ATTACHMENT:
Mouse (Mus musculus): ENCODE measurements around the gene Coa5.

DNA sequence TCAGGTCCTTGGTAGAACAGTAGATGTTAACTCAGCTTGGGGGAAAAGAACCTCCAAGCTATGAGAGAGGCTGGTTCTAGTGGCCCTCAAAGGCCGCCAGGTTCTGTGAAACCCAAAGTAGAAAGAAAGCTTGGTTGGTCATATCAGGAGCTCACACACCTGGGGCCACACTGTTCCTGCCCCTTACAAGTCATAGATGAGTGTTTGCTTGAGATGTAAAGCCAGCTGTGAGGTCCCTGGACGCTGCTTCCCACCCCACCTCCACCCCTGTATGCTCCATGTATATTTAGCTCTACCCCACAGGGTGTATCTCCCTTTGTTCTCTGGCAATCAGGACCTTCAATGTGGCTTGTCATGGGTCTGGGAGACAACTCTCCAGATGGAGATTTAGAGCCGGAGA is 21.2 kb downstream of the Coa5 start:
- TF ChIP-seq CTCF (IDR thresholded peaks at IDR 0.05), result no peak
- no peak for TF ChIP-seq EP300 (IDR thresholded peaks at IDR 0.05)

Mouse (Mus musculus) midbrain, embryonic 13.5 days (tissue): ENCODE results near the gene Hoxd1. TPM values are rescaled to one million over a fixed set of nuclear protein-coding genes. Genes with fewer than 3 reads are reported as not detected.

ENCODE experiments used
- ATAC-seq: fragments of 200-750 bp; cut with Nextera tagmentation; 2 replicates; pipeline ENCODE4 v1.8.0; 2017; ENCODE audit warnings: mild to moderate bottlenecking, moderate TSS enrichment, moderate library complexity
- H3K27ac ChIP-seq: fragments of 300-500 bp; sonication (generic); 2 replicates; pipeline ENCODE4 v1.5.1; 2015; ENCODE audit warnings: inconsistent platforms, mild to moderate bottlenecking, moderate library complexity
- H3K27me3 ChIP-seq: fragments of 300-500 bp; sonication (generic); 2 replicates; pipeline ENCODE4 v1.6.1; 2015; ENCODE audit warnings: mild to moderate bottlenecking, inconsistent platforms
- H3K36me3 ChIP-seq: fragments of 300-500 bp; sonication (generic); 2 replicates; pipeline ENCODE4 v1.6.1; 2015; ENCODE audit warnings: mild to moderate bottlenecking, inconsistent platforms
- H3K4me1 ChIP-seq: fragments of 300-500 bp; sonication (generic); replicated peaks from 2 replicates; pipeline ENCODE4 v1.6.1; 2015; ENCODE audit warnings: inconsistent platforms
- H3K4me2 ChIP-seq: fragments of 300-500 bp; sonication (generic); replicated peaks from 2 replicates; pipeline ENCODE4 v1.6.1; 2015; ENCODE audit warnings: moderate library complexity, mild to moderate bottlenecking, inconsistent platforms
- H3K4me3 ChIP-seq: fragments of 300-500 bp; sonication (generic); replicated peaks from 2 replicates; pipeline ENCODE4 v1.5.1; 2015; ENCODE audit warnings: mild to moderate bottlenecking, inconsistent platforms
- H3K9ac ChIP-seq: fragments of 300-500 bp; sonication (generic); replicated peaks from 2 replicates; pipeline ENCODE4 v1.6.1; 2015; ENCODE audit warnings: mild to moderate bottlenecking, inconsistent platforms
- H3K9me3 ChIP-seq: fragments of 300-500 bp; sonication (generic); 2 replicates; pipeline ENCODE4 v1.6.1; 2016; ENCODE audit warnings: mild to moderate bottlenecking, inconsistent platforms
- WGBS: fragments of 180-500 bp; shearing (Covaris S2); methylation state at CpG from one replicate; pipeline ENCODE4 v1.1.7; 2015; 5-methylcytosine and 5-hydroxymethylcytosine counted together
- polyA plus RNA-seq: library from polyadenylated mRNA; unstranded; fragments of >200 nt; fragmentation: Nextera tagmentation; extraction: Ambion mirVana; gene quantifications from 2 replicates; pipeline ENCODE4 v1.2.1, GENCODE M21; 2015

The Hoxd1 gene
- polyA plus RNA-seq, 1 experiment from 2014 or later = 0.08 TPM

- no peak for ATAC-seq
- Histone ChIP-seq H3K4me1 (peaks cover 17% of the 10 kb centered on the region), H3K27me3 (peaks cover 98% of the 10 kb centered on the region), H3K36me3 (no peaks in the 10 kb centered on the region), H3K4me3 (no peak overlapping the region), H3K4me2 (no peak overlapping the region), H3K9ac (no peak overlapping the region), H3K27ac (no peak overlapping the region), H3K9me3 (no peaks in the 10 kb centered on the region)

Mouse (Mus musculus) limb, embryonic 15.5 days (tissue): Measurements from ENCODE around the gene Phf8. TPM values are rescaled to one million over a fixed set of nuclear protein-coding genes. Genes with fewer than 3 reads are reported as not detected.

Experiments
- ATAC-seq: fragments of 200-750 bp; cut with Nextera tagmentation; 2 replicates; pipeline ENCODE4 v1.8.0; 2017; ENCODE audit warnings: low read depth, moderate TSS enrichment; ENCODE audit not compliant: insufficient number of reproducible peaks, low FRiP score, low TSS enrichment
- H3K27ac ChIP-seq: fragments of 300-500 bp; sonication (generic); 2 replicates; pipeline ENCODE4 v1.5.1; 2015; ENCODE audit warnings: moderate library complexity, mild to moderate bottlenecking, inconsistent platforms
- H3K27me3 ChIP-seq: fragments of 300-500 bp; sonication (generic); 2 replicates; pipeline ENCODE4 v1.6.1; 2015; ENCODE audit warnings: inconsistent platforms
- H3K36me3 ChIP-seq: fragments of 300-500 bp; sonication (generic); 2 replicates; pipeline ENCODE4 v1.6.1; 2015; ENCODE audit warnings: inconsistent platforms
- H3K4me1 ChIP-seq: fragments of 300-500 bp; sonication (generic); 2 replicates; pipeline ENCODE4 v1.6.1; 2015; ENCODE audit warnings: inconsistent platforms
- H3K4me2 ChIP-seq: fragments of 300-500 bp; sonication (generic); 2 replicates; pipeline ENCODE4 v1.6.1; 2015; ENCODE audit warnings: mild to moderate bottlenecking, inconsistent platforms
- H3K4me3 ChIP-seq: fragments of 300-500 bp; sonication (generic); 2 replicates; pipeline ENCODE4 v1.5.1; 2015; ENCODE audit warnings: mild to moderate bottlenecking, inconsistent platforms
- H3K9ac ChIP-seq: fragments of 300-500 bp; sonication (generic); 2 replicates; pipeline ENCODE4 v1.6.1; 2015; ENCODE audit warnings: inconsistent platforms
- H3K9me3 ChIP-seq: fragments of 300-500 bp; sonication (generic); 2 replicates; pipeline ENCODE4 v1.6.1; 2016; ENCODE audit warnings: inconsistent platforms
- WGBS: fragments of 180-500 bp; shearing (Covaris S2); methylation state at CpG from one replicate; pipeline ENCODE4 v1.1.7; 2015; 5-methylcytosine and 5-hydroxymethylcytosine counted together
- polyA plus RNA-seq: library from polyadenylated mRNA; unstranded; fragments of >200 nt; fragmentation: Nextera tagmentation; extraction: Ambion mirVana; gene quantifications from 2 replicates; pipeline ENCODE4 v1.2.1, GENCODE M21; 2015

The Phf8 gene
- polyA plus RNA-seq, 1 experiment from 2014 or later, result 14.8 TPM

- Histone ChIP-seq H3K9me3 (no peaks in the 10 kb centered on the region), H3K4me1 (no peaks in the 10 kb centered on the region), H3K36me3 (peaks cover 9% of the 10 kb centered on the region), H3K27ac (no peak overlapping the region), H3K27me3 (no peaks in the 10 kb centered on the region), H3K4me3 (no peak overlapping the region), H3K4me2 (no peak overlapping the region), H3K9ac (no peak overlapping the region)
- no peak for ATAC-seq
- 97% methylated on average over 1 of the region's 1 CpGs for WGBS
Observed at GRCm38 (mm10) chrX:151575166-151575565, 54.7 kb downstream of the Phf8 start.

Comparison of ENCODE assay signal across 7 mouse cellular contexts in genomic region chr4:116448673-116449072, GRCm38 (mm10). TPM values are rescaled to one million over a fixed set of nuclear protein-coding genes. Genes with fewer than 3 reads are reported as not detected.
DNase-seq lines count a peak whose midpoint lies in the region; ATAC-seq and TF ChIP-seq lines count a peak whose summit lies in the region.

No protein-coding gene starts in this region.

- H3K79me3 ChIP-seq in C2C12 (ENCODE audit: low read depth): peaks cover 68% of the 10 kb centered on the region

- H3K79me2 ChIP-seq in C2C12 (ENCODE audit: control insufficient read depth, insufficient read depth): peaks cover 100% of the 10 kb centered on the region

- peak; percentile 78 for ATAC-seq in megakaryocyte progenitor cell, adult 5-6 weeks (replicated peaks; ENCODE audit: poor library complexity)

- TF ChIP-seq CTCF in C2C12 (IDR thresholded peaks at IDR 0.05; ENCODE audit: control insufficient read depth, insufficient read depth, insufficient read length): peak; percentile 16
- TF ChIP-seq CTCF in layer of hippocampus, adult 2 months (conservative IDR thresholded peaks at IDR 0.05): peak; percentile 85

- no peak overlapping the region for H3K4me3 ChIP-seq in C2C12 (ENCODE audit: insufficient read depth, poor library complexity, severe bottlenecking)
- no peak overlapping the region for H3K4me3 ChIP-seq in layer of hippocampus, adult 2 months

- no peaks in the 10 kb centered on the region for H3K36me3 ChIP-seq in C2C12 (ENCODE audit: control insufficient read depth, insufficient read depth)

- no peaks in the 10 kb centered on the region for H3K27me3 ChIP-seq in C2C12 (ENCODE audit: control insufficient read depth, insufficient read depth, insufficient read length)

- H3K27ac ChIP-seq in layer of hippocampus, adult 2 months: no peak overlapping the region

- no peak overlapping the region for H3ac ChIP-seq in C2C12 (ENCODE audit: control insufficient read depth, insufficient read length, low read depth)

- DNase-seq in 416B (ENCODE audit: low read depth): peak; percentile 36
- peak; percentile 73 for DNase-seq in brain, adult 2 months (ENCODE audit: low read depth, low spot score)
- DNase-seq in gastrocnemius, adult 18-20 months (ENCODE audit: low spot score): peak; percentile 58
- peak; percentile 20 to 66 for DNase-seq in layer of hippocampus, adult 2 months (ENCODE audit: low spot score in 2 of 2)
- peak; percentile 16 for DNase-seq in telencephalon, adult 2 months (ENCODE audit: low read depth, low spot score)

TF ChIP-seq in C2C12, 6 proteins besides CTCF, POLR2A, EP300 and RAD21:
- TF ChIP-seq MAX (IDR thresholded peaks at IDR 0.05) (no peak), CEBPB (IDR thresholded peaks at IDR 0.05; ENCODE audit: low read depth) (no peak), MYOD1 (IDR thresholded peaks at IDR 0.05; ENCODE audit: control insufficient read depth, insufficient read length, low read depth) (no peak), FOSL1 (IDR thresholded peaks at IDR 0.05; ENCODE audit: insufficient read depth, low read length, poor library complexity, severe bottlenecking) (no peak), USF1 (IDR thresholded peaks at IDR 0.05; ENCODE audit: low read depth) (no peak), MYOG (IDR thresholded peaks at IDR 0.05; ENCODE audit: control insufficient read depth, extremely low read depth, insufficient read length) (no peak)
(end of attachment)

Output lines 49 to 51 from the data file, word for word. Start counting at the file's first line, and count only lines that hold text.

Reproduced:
- no peak overlapping the region for H3K4me3 ChIP-seq in C2C12 (ENCODE audit: insufficient read depth, poor library complexity, severe bottlenecking)
- no peak overlapping the region for H3K4me3 ChIP-seq in layer of hippocampus, adult 2 months

- no peaks in the 10 kb centered on the region for H3K36me3 ChIP-seq in C2C12 (ENCODE audit: control insufficient read depth, insufficient read depth)